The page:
09 SES 01 A, Findings from PISA: Students' Attitudes, Perceptions and Performance
Many studies have shown that feedback is a key determinant for student learning and achievement (Hattie & Timperley, 2007; Muijs et al., 2014; among others). Feedback can broadly be defined as information from the surroundings about the learning process that is available to an active learner (Ramaprasad, 1983; Scriven, 1967; Shute, 2008). This information can be offered to the learner by different agents (e.g. teacher, parents, peer, textbook) (Hattie & Timperley, 2007). Two international meta-studies have found that feedback is among the single most influential factors in relation to explaining the learning outcome of the individual student (Hattie, 2009; Meyer, 2005).
Despite this enormous body of research on feedback, few studies have explored whether the reception of feedback is equally distributed among all groups of students in the classroom. Furthermore, most of the literature so far did not analyze whether different types of feedback (such as formative vs. summative) are equally distributed within the classroom. Finally, few studies have explored feedback from the perspective of students. Against this background the aim of this paper is to examine how 15 year old students with different background characteristics and mathematic ability receive and perceive feedback in different ways. More specifically, I will use data from the OECD Programme for International Student Assessment (PISA) 2012 to examine whether gender, ethnicity, socioeconomic background and demonstrated mathematical ability are related to how much and what type of teacher-student feedback the individual student perceives in the context of mathematics lessons. In order to minimize within school homogeneity in student background characteristics due to, for instance ability sorting, I focus my analyses on the Nordic countries (DK, IS, N, S, FIN).
Drawing on social constructionist theory, I view learning from a student perspective as an active process in interaction with the surroundings (Palincsar, 1998; Vygotsky, 1978). I therefore expect variations between students with different background characteristics in proportion to how much and what types of feedback they perceive (Bernstein, 1975; Bourdieu & Passeron, 1990; Frykman, 1998). This standpoint also implies that intended feedback from the teacher is not always equal to the perceived feedback of the individual student. I focus on the feedback that is given by the teacher and perceived by the student. While summative and formative feedback are both components of the concept of feedback (e.g., Scriven, 1967), I distinguish between these two types of feedback when examining how these two types are distributed among students.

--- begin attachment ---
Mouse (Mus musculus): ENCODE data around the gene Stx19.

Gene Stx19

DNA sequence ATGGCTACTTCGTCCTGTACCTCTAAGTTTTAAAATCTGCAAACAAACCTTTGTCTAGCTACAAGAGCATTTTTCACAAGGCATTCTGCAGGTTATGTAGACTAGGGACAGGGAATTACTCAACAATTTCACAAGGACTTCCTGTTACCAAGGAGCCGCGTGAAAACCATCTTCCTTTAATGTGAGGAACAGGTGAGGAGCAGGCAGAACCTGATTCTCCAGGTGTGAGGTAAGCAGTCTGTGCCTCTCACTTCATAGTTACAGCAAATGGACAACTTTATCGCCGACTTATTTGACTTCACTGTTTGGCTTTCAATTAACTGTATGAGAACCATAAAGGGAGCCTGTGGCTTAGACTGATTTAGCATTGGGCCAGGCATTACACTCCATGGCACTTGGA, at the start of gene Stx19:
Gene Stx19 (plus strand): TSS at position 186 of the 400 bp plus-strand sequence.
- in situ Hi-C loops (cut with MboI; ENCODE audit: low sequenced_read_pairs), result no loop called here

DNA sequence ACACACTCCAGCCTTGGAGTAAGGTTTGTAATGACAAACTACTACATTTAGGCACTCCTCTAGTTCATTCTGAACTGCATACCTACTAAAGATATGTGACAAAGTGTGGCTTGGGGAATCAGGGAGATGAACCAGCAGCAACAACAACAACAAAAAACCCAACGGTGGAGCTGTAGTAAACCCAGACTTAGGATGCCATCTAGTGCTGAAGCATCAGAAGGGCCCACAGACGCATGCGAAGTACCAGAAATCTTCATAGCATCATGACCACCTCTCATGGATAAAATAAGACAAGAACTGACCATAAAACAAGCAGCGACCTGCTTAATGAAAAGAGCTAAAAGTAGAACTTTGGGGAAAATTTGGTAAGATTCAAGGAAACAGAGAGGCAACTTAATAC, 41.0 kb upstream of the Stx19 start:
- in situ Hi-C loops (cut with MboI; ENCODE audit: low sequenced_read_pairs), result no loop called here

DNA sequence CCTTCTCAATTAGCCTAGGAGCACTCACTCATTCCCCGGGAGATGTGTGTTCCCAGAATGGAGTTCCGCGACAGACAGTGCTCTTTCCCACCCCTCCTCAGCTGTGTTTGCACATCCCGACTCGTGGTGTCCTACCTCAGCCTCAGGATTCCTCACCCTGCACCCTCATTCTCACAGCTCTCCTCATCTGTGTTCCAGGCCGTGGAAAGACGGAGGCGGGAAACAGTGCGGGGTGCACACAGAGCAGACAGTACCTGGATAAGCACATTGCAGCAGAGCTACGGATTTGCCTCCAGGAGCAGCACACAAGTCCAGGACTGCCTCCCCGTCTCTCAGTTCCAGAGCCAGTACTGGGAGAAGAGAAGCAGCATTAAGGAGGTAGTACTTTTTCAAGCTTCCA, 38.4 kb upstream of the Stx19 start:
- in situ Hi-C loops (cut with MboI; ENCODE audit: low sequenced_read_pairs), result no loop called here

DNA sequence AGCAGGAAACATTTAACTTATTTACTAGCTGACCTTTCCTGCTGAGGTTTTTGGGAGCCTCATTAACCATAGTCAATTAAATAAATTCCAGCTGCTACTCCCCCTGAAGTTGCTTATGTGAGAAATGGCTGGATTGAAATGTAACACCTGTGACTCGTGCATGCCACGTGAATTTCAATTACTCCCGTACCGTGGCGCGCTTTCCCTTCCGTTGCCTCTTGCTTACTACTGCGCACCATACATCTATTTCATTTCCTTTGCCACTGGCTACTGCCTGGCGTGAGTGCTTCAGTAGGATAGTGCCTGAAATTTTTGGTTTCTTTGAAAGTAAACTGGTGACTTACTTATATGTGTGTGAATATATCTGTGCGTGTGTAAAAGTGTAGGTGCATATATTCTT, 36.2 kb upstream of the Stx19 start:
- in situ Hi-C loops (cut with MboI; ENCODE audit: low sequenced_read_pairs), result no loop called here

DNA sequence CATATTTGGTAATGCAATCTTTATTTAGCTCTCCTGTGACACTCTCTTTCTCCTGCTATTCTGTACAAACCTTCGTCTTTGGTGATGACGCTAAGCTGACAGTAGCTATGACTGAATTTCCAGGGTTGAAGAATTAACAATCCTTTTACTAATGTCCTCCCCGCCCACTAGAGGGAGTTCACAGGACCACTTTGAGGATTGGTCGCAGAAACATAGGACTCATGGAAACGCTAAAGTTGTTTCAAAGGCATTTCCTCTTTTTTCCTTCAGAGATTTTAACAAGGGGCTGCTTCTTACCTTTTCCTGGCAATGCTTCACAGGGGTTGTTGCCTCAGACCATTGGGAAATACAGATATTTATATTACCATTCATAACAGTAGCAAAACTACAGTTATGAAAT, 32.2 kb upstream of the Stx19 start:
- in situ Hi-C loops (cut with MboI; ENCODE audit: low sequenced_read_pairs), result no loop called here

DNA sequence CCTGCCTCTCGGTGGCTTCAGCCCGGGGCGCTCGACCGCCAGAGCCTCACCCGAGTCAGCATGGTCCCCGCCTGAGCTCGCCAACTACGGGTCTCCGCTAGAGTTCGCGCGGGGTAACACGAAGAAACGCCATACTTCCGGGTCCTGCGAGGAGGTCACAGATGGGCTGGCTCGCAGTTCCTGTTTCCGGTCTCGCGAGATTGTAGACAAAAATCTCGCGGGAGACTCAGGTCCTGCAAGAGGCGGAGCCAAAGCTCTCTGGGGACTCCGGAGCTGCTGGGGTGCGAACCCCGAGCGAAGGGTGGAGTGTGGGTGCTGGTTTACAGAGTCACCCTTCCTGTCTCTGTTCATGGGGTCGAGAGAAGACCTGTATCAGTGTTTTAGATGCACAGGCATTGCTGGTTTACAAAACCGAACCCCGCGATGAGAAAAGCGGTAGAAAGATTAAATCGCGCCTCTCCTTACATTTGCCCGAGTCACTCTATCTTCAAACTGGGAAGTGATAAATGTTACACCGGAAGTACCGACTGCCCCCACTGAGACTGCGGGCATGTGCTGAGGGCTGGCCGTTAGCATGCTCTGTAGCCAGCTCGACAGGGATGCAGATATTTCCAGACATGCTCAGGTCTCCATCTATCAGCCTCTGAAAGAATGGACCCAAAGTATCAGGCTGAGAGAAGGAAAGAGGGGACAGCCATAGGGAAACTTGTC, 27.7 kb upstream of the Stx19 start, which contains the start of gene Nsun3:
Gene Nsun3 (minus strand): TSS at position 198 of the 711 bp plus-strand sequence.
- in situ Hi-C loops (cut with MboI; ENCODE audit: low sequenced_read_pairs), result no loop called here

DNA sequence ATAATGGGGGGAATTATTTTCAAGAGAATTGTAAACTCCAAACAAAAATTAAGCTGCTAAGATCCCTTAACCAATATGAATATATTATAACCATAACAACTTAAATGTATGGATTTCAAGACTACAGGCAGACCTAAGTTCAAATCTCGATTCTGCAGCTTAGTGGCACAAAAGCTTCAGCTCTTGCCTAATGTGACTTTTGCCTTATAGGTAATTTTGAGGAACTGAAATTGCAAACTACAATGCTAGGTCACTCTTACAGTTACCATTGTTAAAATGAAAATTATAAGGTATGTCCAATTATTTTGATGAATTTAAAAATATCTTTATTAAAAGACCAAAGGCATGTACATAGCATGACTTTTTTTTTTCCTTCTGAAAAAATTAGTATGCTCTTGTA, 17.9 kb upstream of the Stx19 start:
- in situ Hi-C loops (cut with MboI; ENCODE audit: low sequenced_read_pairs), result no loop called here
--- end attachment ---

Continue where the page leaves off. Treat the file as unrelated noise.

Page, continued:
The paper will thus be one of the first empirical studies on systematic group differences in the distribution of feedback (Black & Wiliam, 1998).
Bernstein, B. (1975). Class and Pedagogies: Visible and Invisible. Educational Studies, 1(1), 23–41. Black, P., & Wiliam, D. (1998). Assessment and Classroom Learning. Assessment in Education: Principles, Policy & Practice, 5(1), 7–74. Bourdieu, P., & Passeron, J.-C. (1990). Reproduction in Education, Society and Culture. London: Sage Publications. Frykman, J. (1998). Ljusnande Framtid!: Skole, Social Mobilitet Och Kulturel Identitet. Lund: Historiska Media. Hattie, J. A. (2009). Visible learning - A Synthesis of over 800 meta-analyses relating to achievement. London: Routhledge. Hattie, J. A., & Timperley, H. (2007). The Power of Feedback. Review of Educational Research, 77(1), 81–112. Meyer, H. (2005). Hvad er god undervisning? København: Gyldendal. Muijs, D., Kyriakides, L., van der Werf, G., Creemers, B., Timperley, H., & Earl, L. (2014). State of the art – teacher effectiveness and professional learning. School Effectiveness and School Improvement, 25(2), 231–256. Palincsar, a S. (1998). Social constructivist perspectives on teaching and learning. Annual Review of Psychology, 49, 345–375. Ramaprasad, A. (1983). On the definition of feedback. Behavioral Science, 28, 4–13. Scriven, M. (1967). The Methodology of Evaluation. In Perspectives of Curriculum Evaluation (pp. 39–83). Chicago: Rand McNally & Company. Shute, V. J. (2008). Focus on Formative Feedback. Review of Educational Research, 78(1), 153–189. Snijders, T. A. B., & Bosker, R. J. (2012). Multilevel Analysis: An Introduction to Basic and Advanced Multilevel Modeling (second edi). London etc.: Sage Publishers. Vygotsky, L. S. (1978). Mind in Society. Harvard University Press.
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